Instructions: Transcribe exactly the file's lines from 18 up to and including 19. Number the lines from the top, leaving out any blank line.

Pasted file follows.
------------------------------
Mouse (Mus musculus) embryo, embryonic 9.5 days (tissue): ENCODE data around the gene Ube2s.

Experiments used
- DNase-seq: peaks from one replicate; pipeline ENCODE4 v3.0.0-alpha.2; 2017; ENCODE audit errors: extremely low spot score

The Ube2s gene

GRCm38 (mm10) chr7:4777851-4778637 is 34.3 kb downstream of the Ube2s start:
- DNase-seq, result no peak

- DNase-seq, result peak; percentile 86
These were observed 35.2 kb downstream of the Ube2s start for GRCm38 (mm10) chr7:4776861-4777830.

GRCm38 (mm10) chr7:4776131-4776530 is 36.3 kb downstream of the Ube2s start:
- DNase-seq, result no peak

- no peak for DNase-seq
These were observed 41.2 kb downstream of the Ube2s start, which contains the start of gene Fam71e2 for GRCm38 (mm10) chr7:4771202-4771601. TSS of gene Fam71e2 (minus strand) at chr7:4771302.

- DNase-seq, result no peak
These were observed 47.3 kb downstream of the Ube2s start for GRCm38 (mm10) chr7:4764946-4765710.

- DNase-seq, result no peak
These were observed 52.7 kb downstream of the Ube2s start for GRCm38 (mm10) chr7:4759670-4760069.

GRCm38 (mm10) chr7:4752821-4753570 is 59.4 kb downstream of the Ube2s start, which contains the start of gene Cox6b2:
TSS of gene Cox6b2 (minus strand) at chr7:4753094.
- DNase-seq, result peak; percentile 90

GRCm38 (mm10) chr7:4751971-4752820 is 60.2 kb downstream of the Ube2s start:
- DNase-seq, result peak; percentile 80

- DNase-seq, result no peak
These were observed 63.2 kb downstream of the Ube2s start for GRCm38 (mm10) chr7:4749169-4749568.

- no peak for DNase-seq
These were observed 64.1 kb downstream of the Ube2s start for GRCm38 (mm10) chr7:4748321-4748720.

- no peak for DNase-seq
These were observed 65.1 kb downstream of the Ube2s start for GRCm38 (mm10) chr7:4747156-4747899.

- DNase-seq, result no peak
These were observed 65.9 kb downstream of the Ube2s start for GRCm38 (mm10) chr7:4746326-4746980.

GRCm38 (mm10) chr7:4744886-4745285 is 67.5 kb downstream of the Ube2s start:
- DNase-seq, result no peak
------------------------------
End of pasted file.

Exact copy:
TSS of gene Cox6b2 (minus strand) at chr7:4753094.
- DNase-seq, result peak; percentile 90